The bar, 'Das Schwalbennest' - the swallow's nest - as it was in 1972. The 'Apfelwoi' jug can be clearly seen on the counter, in its cradle', it was far too heavy, full of Apfelwoi, to be lifted unaided. The beer pump is Henninger, of well-known-landmark-tower fame, the schnapps was behind the bar and the kitchen behind that.  The legend over the bar roughly translates as: "A little loving, a little drinking, a little eating should make for happy memories."

The village of Cleeberg as seen on an overcast and dreary day from a hill just outside the village. I truly wish that I had photographs of it in the sunshine; it was so picaresque and beautiful.

The house, where I stayed, and some of the adjoining out-buildings, shot from the 'Alte Gasse', the 'old alleyway', just outside of the stables which were to the left as you see it.

The bar in the basement to the building shown in the foreground of the above photograph. The animal skins are real. Note the solitary beer pump; 'Licher Bier' if I remember correctly.

And, into this mix of adolescent fantasy and adult reality, I wish to stir in, mix on my palette, the real sense of youth, the feeling that "they can't catch me'........................ 'cause if you get too close, you know I'm gone like a cool breeze!' So, I give you the artist, in his 'studio', toiling away at his art; Malcom Goodson and his mentor 'M. Felix le Chat':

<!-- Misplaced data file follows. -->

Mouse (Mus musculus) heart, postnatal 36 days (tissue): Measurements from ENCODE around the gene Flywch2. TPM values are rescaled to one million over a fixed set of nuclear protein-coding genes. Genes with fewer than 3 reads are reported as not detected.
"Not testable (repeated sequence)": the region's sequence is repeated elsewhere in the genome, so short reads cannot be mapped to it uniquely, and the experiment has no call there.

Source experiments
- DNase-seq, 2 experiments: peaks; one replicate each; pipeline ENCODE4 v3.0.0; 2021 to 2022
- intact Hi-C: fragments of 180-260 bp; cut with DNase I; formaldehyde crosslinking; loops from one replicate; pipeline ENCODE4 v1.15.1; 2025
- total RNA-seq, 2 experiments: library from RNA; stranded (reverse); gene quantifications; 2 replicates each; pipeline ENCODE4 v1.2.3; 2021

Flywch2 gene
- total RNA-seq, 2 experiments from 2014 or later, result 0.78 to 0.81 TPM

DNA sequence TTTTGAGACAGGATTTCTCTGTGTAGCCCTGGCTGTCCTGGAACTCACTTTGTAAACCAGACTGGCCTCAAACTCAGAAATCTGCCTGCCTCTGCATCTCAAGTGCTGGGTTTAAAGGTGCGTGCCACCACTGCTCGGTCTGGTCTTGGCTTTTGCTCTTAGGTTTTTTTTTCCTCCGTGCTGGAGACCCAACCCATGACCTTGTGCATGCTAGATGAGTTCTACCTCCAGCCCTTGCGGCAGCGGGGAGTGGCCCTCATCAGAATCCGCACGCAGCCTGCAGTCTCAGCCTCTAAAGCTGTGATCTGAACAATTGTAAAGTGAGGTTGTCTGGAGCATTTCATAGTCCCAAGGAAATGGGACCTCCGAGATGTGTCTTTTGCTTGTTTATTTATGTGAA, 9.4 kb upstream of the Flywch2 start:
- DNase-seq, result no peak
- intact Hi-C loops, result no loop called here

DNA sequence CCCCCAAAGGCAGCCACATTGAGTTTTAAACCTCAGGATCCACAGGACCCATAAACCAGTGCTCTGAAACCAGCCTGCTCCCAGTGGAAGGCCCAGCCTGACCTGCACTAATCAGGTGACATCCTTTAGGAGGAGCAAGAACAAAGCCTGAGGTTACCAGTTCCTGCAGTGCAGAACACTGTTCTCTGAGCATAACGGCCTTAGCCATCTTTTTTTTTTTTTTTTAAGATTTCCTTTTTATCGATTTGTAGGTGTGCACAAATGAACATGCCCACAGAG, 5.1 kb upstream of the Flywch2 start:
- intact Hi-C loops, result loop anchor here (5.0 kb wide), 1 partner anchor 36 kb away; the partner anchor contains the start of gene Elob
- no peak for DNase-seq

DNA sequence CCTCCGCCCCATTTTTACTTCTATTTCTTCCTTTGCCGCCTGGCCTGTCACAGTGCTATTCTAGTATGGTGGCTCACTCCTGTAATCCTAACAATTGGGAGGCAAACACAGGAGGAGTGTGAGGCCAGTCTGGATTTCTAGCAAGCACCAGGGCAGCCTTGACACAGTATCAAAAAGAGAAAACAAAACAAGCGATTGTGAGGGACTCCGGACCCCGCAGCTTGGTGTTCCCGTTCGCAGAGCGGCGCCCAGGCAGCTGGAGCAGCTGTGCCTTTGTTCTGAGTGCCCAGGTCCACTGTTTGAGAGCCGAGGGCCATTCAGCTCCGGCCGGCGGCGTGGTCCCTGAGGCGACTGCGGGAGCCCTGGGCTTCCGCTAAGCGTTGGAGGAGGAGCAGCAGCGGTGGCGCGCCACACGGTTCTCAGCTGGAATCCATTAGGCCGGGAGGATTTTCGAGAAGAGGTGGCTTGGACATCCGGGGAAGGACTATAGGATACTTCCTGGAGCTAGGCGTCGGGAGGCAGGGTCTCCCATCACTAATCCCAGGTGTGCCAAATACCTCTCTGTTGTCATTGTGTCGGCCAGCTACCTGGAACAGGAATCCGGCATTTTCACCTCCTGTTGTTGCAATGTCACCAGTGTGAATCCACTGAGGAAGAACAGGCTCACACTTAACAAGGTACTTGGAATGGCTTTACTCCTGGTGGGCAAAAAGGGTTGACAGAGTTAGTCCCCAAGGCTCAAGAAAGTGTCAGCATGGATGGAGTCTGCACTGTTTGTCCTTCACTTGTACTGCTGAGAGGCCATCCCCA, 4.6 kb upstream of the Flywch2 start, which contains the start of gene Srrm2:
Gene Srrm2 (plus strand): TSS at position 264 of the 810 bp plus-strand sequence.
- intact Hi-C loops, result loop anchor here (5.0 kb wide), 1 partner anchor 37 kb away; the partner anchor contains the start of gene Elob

In the 'studio', Felix offering guidance whispered into the artist's ear. The picture is of a cuckoo, painted in watercolour, on CS10 board; a prototype for a print. The castle behind the artist was a twice scale, in pen and ink, rendition of Christian Jank's watercolour sketch of 'Schloß Falkenstein' for Ludwig II of Bavaria.

Someone once wrote of my sage and teacher, for an exhibition of the painting, I think:

"The artist, Malcolm Goodson, pictured here with his mentor and long-time partner, the late Felix Le Chat, has no formal training in art (or anything else for that matter). Concentrating exclusively on birds, painted in a detailed and precise style in watercolour, his work hangs as far afield as Bermuda, the USA, Germany, and London, SW9. (As well as his mum's house.)